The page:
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Thursday, May 26, 2016


(New York: Sentinel, 2015) by BRIAN KILMEADE and DON YAEGER
    Review by Hugh Murray
            In an era of political correctness and revisionist “history,” the Kilmeade-Yaeger volume is refreshing.  While some amazon reviewers complain that it is written for 4th graders, others criticize the authors’ use of the terminology of 1800.  Strangely, both criticisms are valid – but they miss the main point: the book is easy enough that a 10-year-old can enjoy it.  The writing is generally clear, avoiding the numerous qualifications and limiting clauses that render the sentences of academic history so boring.  Kilmeade and Yaeger have written exciting history, for young and old.
            In addition to being an easy read, the book is unashamedly pro-American.  There is little attempt to portray the ‘multicultural’ approach. that for many Muslims may have a right to capture and enslave Europeans and Americans because the Koran deems it an appropriate way to treat infidels.  Furthermore, there is nothing immoral about slavery, for the Prophet himself bought and owned slaves.  Indeed, there was a long tradition of hundreds of years whereby Africans raided European lands for loot and to capture slaves.  If the Europeans were not ransomed, they remained enslaved.  The American Consul General in Tunis is quoted expressing his anger at seeing a lazy Turk relaxing on an embroidered cushion while one Christian slave held his pipe, another his coffee, and a third fanned to drive away the flies.(171)   The authors reject the multicultural approach.  Moreover, if an American ship flies a British flag to fool the Muslims, that deception is for a righteous cause.  When Muslims deceive, that proves their perfidy.
            Today, when the fake history, “Roots,” is being revised into an even more anti-white television production, it is good that this book about pirates and slavery has become a best-seller, providing some balance to the propaganda of the educrats.  (In the city of Milwaukee, this week, the city school board appropriated funds for a Black Lives Matter program in the schools.)
            There are topics that might have been included in this small volume.  The authors assert that Jefferson first became fully aware of the pirate problem when he wanted one of his daughters to sail from Virginia to France to join him.  What if her ship were captured by the Barbary pirates and she enslaved?  Did Jefferson worry in the same way about a young woman accompanying his daughter, his own slave Sally Hemings?  (She goes unmentioned in this book)  The contradiction, yea hypocrisy, of Jefferson on the issue of slavery is now well known, but still it is relevant to the topic of this book, and should have been discussed.
            From the 1790s until 1815 Britain was at war, on and off, with Napoleon.  How did that affect American merchant vessels (and the US navy)?  Napoleon sent a sizable army to Haiti to crush the slave rebellion.  With that failed mission, Napoleon then decided to sell Louisiana to the US.  What was the position of the American shippers to the French actions in Haiti?  Jefferson won Congressional approval for the purchase of New Orleans from France, but went beyond and bought all of Louisiana.  That is mentioned in this volume.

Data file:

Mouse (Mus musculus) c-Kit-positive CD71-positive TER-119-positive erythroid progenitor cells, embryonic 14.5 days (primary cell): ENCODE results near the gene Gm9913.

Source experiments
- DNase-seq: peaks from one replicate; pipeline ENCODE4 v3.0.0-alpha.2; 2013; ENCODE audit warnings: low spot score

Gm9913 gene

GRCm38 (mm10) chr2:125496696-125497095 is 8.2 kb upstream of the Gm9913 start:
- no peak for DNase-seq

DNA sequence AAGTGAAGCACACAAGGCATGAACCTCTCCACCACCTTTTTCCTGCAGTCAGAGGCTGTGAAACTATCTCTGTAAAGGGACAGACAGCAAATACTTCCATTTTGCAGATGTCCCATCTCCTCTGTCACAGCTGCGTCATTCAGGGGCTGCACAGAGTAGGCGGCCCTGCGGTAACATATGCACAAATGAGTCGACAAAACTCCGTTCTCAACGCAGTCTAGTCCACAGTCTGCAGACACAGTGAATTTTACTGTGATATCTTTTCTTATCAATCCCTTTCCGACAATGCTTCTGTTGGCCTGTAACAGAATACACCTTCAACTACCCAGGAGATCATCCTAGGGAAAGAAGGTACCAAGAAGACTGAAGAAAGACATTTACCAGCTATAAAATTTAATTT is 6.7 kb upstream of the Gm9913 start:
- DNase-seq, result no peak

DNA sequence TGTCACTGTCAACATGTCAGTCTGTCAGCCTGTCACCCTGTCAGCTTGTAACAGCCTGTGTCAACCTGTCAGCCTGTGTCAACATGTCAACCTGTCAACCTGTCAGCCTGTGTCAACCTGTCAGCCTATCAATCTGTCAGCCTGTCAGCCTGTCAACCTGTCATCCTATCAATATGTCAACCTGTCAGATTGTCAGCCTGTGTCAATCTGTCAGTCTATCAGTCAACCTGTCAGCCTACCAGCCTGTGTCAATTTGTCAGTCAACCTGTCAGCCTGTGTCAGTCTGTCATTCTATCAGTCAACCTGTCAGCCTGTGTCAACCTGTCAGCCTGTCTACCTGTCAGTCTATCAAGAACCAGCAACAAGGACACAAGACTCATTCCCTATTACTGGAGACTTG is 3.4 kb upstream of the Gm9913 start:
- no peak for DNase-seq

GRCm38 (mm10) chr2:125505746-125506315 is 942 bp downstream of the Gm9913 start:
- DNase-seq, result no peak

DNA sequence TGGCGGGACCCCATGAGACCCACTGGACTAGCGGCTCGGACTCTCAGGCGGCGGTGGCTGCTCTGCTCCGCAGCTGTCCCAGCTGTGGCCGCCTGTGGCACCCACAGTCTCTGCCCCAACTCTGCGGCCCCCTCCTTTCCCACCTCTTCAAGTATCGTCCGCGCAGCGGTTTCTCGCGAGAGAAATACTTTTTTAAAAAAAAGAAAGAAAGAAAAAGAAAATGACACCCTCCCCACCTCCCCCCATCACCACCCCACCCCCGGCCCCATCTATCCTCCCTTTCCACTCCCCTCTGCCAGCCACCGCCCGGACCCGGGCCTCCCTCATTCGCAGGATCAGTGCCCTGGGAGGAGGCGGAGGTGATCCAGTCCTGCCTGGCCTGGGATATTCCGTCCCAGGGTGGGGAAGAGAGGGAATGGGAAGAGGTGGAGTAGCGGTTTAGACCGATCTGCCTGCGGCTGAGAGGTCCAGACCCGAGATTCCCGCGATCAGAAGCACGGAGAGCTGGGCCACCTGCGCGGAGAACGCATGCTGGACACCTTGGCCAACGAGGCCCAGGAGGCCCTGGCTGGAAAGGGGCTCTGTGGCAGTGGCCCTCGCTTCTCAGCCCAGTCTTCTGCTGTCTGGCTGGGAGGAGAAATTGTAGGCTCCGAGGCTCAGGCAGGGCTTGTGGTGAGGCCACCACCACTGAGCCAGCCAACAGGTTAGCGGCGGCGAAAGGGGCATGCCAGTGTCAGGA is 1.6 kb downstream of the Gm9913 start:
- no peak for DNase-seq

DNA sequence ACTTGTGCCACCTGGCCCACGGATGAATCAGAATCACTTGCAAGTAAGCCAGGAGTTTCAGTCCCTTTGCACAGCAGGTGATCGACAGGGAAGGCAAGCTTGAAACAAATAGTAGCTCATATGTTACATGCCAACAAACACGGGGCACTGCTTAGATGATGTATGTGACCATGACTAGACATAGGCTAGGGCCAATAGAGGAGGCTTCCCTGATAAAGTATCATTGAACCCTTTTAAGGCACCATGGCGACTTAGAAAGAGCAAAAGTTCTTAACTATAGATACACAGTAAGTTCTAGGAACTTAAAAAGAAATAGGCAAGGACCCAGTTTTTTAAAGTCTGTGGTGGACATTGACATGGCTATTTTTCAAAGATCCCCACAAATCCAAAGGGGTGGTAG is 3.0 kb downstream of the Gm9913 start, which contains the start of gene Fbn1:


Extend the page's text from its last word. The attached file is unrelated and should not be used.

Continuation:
Protecting the rights of American sailors, from enslavement by Barbary piratical regimes, and then from impressments into the Royal Navy by the British, led to the War of 1812.  At its conclusion, the British stopped impressments, and the Barbary regimes no longer received American pay-offs to halt their centuries’-old practice of piracy.
            Kilmeade and Yaeger have written an exciting book, including the slow voyages across the ocean and equally slow communications, the chase after smaller pirate craft, the running aground of America’s largest warship, the Philadelphia, its recovery by the Tripolitans, and the clandestine plot to sneak aboard and set the prize ablaze, a successful exploit led by Stephen Decatur, another plan to sail a smaller ship into the harbor of Tripoli loaded with explosives, light it, and weaken the shore defenses of the Muslims.  That venture failed when the bomb-ship exploded before reaching its destination, killing all the Americans.  There was also a plan to depose the Bashaw of Tripoli with his more amenable brother, then in exile in Egypt.  Consul General William Eaton, with American cash, gathered a small army including about a dozen US marines, and marched 600 miles to an area near Benghazi, to wrest Derne, then Tripoli’s 2nd city from the forces of the Bashaw of Tripoli.  Suddenly aware of his weakness, the Bashaw quickly negotiated a Peace Treaty, which to the dismay of Eaton, still required the US to pay a small ransom for the release of the enslaved Americans.

            This fine, small book includes colored illustrations and maps.  For a contrast of the treatment of slaves in Muslim Africa, one can read of some of the punishments inflicted upon the European slaves (37 and the illustration opposite p.110) and search for any comparable ones in the American South.  And though the US was a very new nation, and populated overwhelmingly by Protestants, Pope Pius VII praised Stephen Decatur and the Americans who broke the practice of the Barbary pirates enslaving Christian mariners.  This book illustrates why America was, from its early days, a great nation.

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